In accordance with this invention, a housing is provided with a pair of aligned top and bottom openings and is adapted to be mounted on top of a furnace around a hole therein. A tubular shaft extends through the housing openings and into the furnace, the shaft being formed from a plurality of telescoping tubes. The lower end of the largest tube is secured to the housing around its top opening. Projecting from the lower end of the smallest tube is a thermocouple element. A support is mounted on the largest tube and has an opening extending into that tube. The support holds a winding drum, on which is wound an armored cable or lead wire that extends down through the opening and the shaft. Means is provided for anchoring the lower end of the lead wire in the smallest tube so that when the drum is rotated by suitable means it will wind up the lead wire to telescope the shaft and raise the thermocouple element into the housing. A valve may be provided between the housing and the furnace so that the housing can be isolated from the furnace after the thermocouple has been telescoped, whereupon the thermocouple element can be serviced by opening a door in the housing. When used with a vacuum Patented Feb. 7, 1961 ICC furnace, the winding drum support is a sealed case so that air will not be able to enter the furnace through the tubular shaft.

The preferred embodiment of the invention is illustrated in the accompanying drawings, in which Fig. l is a side view of my immersion thermocouple unit mounted on a vacuum furnace and shown partly in vertical section;

Fig. 2 is a reduced horizontal section of the valve taken on the line II-Il of Fig. l; and

Fig. 3 is an enlarged fragmentary vertical section of the thermocouple telescoped.

Referring to Fig. 1 of the drawings, the wall of a furnace, such as the upper wall of a vacuum furnace 1, is provided with an opening 2, around which a valve of any suitable construction may be mounted in sealing relation with the furnace. For example, the valve may be a simple slide valve consisting of a. flanged body 3 provided wi-th a central vertical opening 4 intersected by a slot 5 that extends inwardly past the opening from one side of the body. A gate 6 is slidably mounted in the slot and projects from it to form a handle. When the gate is in its inner position, it closes the valve opening, but the inner portion of the gate is provided with an opening 7 that can be pulled out into alignment with opening 4 to open the valve.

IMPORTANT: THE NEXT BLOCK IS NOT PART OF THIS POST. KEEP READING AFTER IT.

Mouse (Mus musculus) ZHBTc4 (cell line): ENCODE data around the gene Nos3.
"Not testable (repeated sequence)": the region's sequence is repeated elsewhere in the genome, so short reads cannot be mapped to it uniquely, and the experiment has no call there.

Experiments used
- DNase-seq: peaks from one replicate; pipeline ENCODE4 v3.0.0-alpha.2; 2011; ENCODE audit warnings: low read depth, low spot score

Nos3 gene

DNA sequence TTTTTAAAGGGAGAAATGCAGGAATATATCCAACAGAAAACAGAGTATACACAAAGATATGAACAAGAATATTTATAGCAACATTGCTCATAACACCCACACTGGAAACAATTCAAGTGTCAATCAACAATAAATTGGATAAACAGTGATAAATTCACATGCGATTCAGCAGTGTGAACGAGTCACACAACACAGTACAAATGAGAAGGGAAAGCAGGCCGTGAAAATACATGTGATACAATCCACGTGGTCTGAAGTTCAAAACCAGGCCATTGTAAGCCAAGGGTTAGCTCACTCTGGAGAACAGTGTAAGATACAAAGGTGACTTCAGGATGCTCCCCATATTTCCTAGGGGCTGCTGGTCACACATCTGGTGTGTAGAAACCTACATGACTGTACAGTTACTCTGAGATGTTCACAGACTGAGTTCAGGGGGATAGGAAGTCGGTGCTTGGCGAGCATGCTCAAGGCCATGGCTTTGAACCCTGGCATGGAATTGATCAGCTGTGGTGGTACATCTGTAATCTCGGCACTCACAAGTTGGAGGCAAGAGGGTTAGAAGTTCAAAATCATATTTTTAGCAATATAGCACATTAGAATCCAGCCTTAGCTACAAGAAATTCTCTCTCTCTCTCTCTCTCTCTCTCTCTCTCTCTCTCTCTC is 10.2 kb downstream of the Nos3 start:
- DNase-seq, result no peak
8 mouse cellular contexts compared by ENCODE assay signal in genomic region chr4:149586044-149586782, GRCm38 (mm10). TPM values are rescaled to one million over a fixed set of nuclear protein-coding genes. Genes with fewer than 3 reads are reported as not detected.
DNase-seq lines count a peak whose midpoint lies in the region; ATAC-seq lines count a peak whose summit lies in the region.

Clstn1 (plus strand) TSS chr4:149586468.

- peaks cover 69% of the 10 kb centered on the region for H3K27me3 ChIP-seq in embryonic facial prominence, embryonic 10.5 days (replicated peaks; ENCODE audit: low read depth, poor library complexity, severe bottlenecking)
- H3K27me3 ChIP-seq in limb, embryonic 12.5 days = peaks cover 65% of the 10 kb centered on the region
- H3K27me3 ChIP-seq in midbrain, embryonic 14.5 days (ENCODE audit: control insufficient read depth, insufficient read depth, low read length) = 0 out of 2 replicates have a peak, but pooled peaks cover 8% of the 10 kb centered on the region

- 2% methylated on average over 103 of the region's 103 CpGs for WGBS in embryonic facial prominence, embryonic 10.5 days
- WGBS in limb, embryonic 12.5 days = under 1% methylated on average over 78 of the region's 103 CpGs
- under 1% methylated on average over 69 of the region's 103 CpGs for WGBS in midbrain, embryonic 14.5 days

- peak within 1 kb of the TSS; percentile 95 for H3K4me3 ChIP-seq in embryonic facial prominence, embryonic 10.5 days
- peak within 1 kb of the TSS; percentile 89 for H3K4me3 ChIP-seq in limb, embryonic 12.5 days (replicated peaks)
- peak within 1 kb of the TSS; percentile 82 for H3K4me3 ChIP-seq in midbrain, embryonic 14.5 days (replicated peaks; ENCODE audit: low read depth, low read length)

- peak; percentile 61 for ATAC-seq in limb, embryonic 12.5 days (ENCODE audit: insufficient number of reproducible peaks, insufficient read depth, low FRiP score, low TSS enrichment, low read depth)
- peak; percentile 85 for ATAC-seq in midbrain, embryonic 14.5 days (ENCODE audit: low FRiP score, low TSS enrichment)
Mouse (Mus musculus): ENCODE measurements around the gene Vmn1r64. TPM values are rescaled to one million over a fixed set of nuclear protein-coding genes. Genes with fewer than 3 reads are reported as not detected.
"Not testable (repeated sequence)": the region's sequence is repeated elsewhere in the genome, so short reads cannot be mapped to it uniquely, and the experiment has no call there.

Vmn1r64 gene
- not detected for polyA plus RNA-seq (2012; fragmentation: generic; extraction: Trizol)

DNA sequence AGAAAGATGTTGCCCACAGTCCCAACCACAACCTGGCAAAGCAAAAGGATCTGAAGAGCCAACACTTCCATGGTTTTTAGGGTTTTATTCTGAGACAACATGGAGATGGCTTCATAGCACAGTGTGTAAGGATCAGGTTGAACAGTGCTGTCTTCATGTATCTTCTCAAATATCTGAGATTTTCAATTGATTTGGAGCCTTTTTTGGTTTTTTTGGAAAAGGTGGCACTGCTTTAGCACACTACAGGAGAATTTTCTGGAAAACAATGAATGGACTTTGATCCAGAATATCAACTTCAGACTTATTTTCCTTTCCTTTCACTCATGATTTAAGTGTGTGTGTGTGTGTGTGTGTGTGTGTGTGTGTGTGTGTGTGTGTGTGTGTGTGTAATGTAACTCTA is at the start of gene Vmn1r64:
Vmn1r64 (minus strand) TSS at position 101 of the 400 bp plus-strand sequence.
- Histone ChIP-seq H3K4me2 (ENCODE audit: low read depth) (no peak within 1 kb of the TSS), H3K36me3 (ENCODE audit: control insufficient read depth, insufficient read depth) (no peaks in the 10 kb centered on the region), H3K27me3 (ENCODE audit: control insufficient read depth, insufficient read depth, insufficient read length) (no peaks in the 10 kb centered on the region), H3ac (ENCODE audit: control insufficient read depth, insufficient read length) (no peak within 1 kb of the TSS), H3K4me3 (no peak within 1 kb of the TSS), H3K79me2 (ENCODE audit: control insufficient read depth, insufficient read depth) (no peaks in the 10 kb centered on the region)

Mounted on top of the valve is a housing 9 that is open at its bottom, or at least provided with a bottom opening communicating with the valve opening. The top of the housing is provided with an opening in line with valve opening 4. Mounted in the top opening is the lower end of a tube 10 that extends a few feet above the housing. As shown in Fig. 3, the lower end of this tube contains an inwardly projecting pin 11 that extends into a vertical slot 12 in the side of another tube 13 and engages the upper wall of the slot to support the tube, which extends down through the housing and valve and into the furnace. The lower end of tube 13 likewise is provided with a radial pin 14 that projects into a slot 15 in a third tube 16 to support the latter. The third tube has a radial pin 17 projecting into the upper end of a vertical slot 18 in still another tube 19 for the same purpose. These four tubes form a tubular shaft that extends a considerable distance into the furnace, and the tubes are slidably mounted in one another so that the shaft can be telescoped as will be explained presently.